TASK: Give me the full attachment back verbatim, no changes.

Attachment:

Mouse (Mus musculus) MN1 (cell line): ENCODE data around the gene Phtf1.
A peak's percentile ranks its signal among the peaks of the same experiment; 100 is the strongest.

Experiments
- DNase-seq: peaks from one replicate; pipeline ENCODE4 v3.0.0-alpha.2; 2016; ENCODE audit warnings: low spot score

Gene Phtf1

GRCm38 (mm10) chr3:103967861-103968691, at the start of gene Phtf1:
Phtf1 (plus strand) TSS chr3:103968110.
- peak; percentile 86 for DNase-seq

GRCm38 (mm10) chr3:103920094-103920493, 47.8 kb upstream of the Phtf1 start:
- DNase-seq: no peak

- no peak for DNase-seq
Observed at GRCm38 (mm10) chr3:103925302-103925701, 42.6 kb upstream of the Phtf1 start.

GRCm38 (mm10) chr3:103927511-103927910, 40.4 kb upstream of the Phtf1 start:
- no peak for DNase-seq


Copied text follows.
Mouse (Mus musculus) MN1 (cell line): ENCODE data around the gene Phtf1.
A peak's percentile ranks its signal among the peaks of the same experiment; 100 is the strongest.

Experiments
- DNase-seq: peaks from one replicate; pipeline ENCODE4 v3.0.0-alpha.2; 2016; ENCODE audit warnings: low spot score

Gene Phtf1

GRCm38 (mm10) chr3:103967861-103968691, at the start of gene Phtf1:
Phtf1 (plus strand) TSS chr3:103968110.
- peak; percentile 86 for DNase-seq

GRCm38 (mm10) chr3:103920094-103920493, 47.8 kb upstream of the Phtf1 start:
- DNase-seq: no peak

- no peak for DNase-seq
Observed at GRCm38 (mm10) chr3:103925302-103925701, 42.6 kb upstream of the Phtf1 start.

GRCm38 (mm10) chr3:103927511-103927910, 40.4 kb upstream of the Phtf1 start:
- no peak for DNase-seq